Yes, I thought the play was just ok but I'm glad I read it. I like French literature and had not gotten to this one yet. I would have enjoyed it more had the lead-up premise for Snaganarelle acting like a doctor been different.


Rosemarie | 1556 comments Moliere played the role of Snagnarellle(?) I am sure it would have been funny seeing him on stage.


message 16: by Luffy (new)

Luffy (monkey-d-luffy) | 75 comments Rosemarie wrote: "Moliere played the role of Snagnarellle(?) I am sure it would have been funny seeing him on stage."

I didn't know that.


message 17: by Eileen (last edited Aug 08, 2018 10:56AM) (new) - rated it 2 stars

Eileen | 19 comments I believe he did, Rosemarie. Apparently medical professionals weren't too happy with his work!


Rosemarie | 1556 comments Of course, back then, the doctors killed more people than they cured. You were better off trusting to nature or to peasant remedies.
Moliere really did not care for the medical profession.


Eileen | 19 comments The play did make me think of how the practice of medicine and patient knowledge was much less advanced and, with the comedy aside, it certainly illustrates how patients could be more vulnerable.


Rosemarie | 1556 comments Not only that, the people of the time thought that fresh air was bad for you so the windows were sealed shut.


message 21: by Newly (new)

Newly Wardell | 180 comments okay so domestic violence is not funny but this first act is hilarious. from what I can gather. these two ppl have been married a while and they are poor. some of the reason is because he is an alcoholic who drinks all the money. Martine the wife is nagging at him and she is winning the argument. how am I doing?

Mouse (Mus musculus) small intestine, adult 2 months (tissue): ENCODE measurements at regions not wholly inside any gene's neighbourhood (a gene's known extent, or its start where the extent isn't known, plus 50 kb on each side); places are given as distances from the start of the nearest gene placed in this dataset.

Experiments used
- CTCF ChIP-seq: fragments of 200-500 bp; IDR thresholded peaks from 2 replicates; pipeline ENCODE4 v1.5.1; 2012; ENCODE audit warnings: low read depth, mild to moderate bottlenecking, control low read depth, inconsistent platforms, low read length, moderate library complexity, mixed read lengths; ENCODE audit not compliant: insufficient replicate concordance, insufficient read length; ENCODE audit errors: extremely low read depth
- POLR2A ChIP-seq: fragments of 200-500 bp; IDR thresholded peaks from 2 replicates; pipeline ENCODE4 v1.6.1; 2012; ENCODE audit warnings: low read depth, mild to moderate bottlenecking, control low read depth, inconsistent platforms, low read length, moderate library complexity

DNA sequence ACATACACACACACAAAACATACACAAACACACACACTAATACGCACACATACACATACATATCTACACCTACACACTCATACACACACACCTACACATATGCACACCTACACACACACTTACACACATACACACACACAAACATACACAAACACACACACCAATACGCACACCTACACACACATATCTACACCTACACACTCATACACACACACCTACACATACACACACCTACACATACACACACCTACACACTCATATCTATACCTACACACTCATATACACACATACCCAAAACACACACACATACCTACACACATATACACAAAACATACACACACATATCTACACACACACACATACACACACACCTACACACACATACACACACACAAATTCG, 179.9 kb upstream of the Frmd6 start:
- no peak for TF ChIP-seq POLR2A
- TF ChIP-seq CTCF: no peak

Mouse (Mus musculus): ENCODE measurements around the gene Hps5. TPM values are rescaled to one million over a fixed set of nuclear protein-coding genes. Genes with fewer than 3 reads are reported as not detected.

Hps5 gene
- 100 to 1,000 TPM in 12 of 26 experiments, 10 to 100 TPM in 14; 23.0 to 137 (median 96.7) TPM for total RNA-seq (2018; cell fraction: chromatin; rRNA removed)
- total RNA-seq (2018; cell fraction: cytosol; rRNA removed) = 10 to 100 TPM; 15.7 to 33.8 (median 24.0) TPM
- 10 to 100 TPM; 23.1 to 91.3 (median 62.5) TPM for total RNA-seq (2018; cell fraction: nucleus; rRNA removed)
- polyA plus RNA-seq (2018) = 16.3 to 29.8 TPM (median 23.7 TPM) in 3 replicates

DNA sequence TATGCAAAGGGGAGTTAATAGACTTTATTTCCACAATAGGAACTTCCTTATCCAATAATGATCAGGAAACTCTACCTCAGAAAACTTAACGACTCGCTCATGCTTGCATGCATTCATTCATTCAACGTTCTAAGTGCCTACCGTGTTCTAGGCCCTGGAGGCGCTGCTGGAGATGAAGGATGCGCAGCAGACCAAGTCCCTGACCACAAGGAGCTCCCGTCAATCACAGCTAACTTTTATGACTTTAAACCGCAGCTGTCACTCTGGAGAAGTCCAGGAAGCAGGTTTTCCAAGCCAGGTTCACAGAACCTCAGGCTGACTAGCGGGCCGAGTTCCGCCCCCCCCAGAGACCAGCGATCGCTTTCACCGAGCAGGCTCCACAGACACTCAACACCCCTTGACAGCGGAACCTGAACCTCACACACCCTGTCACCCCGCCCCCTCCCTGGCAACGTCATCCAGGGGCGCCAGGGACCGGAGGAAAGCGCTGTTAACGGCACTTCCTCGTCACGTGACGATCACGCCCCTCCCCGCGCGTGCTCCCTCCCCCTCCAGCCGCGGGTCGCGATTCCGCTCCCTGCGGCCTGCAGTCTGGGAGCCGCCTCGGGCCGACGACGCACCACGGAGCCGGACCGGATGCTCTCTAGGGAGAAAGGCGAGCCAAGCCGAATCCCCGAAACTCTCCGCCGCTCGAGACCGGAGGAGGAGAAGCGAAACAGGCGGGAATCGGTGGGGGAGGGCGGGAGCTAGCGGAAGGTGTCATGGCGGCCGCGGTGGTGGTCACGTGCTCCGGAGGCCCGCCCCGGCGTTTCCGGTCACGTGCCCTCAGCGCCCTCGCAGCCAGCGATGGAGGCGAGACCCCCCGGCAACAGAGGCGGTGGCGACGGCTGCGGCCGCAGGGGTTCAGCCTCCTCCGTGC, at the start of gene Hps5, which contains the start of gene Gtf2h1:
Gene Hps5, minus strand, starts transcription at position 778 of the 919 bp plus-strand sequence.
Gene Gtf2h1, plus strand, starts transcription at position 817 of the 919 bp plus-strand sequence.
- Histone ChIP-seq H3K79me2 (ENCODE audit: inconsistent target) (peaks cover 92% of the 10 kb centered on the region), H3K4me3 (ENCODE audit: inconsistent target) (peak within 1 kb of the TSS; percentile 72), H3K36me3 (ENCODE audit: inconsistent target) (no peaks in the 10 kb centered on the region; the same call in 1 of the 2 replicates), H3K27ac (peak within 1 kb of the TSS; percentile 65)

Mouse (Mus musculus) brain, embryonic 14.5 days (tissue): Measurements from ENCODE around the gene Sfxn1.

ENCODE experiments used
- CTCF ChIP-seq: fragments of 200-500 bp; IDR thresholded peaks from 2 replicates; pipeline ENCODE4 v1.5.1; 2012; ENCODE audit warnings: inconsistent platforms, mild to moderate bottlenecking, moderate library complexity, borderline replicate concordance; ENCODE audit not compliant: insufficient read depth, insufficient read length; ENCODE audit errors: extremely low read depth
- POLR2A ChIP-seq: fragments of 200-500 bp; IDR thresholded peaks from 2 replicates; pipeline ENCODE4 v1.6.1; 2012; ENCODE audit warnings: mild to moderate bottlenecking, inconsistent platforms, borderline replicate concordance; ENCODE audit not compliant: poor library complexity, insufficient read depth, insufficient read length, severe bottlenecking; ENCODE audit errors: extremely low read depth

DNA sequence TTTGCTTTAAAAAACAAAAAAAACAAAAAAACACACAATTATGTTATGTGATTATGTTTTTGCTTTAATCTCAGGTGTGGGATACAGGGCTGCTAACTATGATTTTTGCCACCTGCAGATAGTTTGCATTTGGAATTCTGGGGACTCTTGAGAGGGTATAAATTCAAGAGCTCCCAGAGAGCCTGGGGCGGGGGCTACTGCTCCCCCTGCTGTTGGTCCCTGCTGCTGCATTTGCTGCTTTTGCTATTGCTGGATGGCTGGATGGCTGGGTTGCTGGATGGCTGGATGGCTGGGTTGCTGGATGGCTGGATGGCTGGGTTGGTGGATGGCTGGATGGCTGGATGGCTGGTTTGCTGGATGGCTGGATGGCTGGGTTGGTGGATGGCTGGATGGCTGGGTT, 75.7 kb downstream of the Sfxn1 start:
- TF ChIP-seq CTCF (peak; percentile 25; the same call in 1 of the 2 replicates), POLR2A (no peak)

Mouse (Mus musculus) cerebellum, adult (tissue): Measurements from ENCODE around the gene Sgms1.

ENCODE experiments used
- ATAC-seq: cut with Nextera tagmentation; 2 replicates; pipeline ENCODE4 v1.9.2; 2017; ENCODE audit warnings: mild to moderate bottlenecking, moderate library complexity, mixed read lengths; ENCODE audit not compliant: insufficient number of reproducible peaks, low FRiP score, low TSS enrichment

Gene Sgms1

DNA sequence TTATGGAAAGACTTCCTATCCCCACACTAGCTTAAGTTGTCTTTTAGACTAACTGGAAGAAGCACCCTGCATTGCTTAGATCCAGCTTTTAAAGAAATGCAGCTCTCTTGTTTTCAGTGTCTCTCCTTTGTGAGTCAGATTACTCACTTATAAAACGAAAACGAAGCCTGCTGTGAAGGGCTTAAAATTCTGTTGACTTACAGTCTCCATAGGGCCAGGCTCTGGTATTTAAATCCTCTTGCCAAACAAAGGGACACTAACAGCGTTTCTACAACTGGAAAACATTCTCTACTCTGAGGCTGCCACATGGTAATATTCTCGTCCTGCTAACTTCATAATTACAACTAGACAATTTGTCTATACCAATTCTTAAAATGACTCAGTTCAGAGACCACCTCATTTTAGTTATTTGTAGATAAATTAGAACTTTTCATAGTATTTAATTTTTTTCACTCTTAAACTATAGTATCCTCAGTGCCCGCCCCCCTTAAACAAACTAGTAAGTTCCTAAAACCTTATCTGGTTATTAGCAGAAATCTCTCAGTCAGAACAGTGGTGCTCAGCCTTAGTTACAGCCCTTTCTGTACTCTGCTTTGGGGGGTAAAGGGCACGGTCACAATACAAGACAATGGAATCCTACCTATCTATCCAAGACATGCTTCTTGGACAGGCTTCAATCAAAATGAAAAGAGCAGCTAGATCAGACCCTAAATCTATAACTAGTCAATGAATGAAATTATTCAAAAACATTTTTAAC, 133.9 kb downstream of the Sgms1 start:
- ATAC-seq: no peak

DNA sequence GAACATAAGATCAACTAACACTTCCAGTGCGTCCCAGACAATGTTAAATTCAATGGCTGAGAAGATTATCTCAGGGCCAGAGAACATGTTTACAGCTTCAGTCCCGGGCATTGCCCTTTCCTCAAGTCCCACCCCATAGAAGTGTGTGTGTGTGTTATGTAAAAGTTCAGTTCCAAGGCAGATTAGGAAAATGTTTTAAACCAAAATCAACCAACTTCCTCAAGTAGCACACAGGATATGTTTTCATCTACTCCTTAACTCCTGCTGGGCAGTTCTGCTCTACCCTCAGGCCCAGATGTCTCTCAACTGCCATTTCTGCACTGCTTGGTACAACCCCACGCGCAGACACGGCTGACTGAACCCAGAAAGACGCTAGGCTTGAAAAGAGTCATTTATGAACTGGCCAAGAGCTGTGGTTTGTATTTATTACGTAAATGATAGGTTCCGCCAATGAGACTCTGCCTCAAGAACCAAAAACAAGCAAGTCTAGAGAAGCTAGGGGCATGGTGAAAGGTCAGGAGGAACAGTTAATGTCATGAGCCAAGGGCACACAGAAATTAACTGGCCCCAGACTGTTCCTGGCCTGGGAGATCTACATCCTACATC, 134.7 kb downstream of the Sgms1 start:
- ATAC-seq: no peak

Valerie (nicehotcupoftea) | 46 comments I've read the first act, and watched act 1 of a YouTube play, and the banter between husband and wife is really funny. It seems to me that she is taking a slow act of revenge on him by telling people that he is a doctor with a great track record of cures (which of course he isn't). There are many old words and expressions that I don't know.


message 23: by Newly (new)

Newly Wardell | 180 comments I'm through the second act. And I think I'm following the story alright. It's slow going but I'm really enjoying it. Moliere was throwing shade at the medical professionals of his age. Love it.


Rosemarie | 1556 comments I finished 4 scenes and think that Martine has an ingenious plan for getting even with her husband for beating her.


Rosemarie | 1556 comments I have just finished two acts and would love to see this on stage. It is a very visual play. I can just imagine S's costume as the doctor.
Jacqueline makes a lot of sense when she states the cure for the young woman's loss of voice-a husband of her choice.


message 26: by Luffy (new)

Luffy (monkey-d-luffy) | 75 comments Rosemarie wrote: "I have just finished two acts and would love to see this on stage. It is a very visual play. I can just imagine S's costume as the doctor.
Jacqueline makes a lot of sense when she states the cure f..."


i'm glad you're liking it. I was assigned L'avare on my courses recently. Moliere is easy to get into unlike Victor Hugo.